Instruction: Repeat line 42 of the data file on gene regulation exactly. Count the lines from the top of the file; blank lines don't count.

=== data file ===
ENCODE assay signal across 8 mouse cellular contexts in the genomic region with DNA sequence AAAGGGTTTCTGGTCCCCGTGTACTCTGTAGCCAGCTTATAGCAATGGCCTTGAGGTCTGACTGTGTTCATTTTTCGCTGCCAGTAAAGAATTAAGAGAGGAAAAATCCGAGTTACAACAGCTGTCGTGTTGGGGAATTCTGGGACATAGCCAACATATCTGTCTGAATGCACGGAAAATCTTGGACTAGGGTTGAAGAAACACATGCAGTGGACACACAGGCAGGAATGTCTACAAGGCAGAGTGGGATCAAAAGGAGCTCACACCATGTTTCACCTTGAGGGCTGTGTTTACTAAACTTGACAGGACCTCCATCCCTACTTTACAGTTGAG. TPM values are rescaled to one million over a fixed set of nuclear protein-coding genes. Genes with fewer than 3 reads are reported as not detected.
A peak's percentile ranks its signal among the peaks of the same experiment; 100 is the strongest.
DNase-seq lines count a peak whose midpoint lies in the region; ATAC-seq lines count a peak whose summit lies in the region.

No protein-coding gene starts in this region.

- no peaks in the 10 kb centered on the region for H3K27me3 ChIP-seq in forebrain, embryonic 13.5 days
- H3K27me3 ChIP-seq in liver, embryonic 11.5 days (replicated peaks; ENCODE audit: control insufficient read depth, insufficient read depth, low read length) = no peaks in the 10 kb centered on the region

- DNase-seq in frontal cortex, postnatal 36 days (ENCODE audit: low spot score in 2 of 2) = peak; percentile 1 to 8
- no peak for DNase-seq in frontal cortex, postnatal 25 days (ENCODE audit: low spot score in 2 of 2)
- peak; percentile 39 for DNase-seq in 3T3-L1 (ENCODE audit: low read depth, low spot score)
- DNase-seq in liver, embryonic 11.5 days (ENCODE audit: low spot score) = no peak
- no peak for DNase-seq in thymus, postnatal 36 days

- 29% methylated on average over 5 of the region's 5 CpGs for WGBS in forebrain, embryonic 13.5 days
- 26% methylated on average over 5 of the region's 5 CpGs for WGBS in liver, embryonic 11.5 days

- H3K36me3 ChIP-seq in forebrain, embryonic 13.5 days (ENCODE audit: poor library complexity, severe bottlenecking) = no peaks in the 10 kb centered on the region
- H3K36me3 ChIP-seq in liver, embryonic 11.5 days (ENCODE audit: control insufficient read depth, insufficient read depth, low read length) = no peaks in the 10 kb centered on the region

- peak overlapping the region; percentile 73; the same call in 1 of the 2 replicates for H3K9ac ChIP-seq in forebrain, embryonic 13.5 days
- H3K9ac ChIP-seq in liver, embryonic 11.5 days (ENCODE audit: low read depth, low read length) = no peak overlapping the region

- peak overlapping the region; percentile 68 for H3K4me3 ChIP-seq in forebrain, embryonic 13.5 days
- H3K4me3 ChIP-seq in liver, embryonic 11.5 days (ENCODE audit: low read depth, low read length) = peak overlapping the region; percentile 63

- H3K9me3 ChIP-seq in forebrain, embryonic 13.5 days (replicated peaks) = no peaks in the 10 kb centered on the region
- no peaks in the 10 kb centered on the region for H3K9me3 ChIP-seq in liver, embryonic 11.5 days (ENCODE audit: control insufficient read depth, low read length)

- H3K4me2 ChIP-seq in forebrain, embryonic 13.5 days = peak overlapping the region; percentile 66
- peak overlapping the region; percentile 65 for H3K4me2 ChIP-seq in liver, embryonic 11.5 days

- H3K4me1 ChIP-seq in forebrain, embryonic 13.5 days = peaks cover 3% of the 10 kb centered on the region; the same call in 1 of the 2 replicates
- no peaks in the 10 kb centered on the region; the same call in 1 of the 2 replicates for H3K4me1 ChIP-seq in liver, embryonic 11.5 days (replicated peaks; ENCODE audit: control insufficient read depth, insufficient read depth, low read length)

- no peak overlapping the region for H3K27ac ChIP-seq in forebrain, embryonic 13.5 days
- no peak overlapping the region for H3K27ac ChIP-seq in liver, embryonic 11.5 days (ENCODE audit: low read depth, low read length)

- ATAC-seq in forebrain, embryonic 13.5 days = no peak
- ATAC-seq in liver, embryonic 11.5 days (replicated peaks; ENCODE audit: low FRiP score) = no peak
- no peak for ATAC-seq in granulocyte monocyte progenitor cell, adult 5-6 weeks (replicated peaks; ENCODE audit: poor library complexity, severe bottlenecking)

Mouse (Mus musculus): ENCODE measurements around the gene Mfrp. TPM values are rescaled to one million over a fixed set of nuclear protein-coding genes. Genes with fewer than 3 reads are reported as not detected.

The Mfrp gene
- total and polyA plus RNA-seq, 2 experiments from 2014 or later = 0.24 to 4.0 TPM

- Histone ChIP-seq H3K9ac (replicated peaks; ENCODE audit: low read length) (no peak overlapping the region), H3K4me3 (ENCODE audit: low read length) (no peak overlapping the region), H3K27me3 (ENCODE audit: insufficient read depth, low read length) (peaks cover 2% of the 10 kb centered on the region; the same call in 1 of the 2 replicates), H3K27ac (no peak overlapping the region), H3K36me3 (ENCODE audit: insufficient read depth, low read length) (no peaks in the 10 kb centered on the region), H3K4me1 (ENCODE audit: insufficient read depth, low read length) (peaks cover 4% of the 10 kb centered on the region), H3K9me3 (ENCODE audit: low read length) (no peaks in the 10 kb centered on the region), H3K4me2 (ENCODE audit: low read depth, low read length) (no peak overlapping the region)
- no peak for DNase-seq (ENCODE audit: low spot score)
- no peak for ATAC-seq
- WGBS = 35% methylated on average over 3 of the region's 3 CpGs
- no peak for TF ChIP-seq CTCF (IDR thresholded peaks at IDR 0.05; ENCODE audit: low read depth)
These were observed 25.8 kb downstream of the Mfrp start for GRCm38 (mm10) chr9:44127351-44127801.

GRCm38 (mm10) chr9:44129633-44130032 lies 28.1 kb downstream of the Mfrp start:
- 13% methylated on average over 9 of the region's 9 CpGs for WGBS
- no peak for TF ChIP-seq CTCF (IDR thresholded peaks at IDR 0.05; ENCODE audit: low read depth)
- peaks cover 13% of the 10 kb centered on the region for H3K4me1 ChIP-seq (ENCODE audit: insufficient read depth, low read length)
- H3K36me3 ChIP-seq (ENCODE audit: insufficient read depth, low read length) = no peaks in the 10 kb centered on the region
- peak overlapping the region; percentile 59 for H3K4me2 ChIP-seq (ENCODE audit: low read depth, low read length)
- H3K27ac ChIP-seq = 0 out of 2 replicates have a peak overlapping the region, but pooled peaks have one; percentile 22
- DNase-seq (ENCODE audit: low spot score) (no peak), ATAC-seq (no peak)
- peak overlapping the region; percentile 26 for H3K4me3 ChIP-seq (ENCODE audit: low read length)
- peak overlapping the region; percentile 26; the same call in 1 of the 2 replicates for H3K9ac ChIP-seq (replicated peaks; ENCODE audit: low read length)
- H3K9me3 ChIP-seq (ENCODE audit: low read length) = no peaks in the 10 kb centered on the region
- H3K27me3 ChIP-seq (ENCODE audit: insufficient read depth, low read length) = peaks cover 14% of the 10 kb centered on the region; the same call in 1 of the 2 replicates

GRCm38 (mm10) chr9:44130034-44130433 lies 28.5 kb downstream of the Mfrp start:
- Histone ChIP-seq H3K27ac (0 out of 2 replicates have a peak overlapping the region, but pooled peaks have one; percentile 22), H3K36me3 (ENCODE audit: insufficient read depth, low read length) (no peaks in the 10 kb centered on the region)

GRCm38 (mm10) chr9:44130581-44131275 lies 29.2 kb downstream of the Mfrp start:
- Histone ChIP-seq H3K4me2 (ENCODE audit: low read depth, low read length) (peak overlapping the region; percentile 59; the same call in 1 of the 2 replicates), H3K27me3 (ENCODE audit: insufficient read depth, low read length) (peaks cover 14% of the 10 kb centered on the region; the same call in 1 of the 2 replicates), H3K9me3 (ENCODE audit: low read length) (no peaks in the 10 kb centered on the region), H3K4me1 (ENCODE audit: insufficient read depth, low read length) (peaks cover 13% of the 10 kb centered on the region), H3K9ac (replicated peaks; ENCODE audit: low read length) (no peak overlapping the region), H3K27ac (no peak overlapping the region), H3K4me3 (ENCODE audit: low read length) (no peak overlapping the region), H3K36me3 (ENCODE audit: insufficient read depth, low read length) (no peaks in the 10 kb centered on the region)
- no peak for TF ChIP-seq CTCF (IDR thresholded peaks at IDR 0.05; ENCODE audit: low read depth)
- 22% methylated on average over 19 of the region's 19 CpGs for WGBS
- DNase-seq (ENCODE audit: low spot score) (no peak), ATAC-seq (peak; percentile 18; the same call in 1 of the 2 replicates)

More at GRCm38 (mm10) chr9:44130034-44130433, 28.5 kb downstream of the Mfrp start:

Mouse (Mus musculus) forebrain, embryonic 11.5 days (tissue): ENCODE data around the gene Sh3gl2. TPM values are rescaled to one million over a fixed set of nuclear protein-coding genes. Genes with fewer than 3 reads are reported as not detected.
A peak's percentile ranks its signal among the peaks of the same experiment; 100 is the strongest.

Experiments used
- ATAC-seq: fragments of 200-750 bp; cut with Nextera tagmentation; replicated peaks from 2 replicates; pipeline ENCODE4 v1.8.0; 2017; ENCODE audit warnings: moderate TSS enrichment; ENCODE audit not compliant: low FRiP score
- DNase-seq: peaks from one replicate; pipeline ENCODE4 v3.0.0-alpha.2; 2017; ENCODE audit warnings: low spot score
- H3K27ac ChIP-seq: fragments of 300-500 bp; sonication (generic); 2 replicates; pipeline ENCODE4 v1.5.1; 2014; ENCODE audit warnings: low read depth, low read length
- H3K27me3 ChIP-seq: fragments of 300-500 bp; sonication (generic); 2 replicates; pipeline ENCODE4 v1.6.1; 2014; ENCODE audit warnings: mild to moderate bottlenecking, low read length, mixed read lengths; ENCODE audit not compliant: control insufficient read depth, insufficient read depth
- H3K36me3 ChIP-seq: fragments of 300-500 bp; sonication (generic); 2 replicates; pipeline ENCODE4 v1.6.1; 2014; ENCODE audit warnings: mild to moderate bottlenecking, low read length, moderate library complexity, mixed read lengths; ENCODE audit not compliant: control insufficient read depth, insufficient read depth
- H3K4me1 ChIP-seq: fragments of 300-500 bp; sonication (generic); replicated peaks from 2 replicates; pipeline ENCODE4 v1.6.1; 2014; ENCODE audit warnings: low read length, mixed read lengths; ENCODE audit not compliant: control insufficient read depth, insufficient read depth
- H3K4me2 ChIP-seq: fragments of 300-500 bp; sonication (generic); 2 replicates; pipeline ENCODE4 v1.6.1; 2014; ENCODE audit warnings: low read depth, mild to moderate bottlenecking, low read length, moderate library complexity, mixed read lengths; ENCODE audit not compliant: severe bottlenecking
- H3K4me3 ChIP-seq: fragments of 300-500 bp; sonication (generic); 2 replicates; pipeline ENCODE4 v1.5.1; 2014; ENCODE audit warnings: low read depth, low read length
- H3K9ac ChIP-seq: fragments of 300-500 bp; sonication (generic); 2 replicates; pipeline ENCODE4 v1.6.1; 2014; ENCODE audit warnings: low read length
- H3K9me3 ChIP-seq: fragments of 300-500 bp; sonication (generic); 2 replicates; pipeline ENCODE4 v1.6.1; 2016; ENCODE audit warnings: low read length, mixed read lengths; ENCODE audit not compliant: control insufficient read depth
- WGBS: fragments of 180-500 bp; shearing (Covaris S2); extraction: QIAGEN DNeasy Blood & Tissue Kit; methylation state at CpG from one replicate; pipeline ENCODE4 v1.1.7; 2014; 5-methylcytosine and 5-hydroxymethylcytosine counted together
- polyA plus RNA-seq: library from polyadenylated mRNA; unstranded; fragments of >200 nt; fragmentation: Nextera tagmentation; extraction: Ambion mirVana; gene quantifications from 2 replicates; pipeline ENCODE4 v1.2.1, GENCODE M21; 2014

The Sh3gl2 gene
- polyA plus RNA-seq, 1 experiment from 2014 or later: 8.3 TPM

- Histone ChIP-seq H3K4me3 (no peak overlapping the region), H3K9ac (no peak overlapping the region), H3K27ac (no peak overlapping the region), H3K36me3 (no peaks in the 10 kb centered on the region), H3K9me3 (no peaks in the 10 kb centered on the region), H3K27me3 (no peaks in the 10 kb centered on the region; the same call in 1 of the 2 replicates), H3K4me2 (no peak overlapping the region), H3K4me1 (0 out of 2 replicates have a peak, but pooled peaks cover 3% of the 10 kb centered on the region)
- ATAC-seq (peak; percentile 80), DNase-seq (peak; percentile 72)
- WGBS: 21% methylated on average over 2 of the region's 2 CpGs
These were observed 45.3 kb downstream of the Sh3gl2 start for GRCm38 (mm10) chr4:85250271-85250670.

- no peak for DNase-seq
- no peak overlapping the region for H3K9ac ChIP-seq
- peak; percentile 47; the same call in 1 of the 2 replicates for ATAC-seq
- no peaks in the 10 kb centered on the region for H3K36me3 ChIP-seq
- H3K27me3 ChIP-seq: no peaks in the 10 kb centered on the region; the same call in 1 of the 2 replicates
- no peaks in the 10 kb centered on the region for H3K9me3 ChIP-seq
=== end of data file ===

- no peak for TF ChIP-seq CTCF (IDR thresholded peaks at IDR 0.05; ENCODE audit: low read depth)